The cluster dendrogram obtained from the combined abundances from all habitats (Fig. 2) showed three clearly separated groups of fish communities, whose branches diverged early in clustering. In contrast, most other studies suggest that fish communities show a gradual transition from salmonids to perch towards cyprinid dominance with increasing trophic state (Persson et al. 1991; Jeppesen et al. 2000). It is possible that the vendace and bream community types found in our study reflect the endpoints of the described successions at either the oligo–mesotrophic or the highly eutrophic end, and that the smelt type deviates only by chance from the other two main types. Indeed, the two descriptors referring to the productivity of the lakes differed significantly if correlated to the fish community type. However, we also found that the morphological descriptors, such as area, depth and volume, differed significantly between all three fish community types, indicating that the fish communities correspond to a different lake morphology. In particular, both the maximum and mean depths only slightly overlapped between the lake groups, thus characterizing the vendace lakes with average depths of > 11 m, whereas the mean depth of bream lakes was c. 6 m. Furthermore, it is highly likely that there is a close correspondence between lake productivity and morphology, as most of the shallow lakes have on average higher productivity than deep lakes at comparable phosphorus concentrations (Mehner et al. 2005).

Because of this close correspondence between lake type morphology and fish community described by indicator species, clear gradients in fish community composition in response to eutrophication can be expected only within each lake type, and are less likely to be found across the types. This may explain why some Scandinavian and central European studies have found contradictorily results. Persson et al. (1991) observed a perch dominance at mesotrophic conditions, whereas Radke & Eckmann (2001) and Olin et al. (2002) found that roach dominated more often. It may be possible that perch dominance is characteristic for deep lakes at mesotrophy (Horppila et al. 2000; Radke & Eckmann 2001) whereas roach dominance occurs if the lake is of shallow to medium depth and mesotrophic.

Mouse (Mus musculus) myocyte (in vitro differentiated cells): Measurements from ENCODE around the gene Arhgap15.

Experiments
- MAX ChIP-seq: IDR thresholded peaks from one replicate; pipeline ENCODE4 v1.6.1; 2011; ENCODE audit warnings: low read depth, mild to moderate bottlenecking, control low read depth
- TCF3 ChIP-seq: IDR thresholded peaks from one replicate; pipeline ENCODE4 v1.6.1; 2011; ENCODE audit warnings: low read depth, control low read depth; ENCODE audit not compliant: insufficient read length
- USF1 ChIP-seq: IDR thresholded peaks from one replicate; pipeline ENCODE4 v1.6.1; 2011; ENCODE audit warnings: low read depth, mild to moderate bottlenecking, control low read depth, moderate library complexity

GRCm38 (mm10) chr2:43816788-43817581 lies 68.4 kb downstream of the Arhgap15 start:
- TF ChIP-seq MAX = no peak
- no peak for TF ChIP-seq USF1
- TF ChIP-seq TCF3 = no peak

The smelt lake community type was unexpected. The cluster analysis grouped only three lakes to this type; two other lakes where smelt numerically dominated in the pelagic catches were removed as outliers (SAA, FLE; see the Appendix for lake names). All five lakes where smelt was dominant in the pelagic (SAA, FLE, KOE, MGG, WER) were large (surface area ≥ 770 ha, in contrast to the median of 148 ha from all 67 lakes), connected with other waterbodies, and with an average water mean depth of between 4 and 22 m such that their volumes were always rather high. The total phosphorus concentration (average during the vegetation period) in the five smelt lakes ranged from 29 up to 185 µg L−1. Many smelt populations spend most of their life as planktivores or piscivores in the pelagic area, but show spawning migrations into small rivers (Nyberg et al. 2001). As the morphological and productivity-related features described above do not belong completely to either the vendace or the bream lake types, we have to assume that the smelt type lake is indeed distinct, and characterized mainly by the connectivity.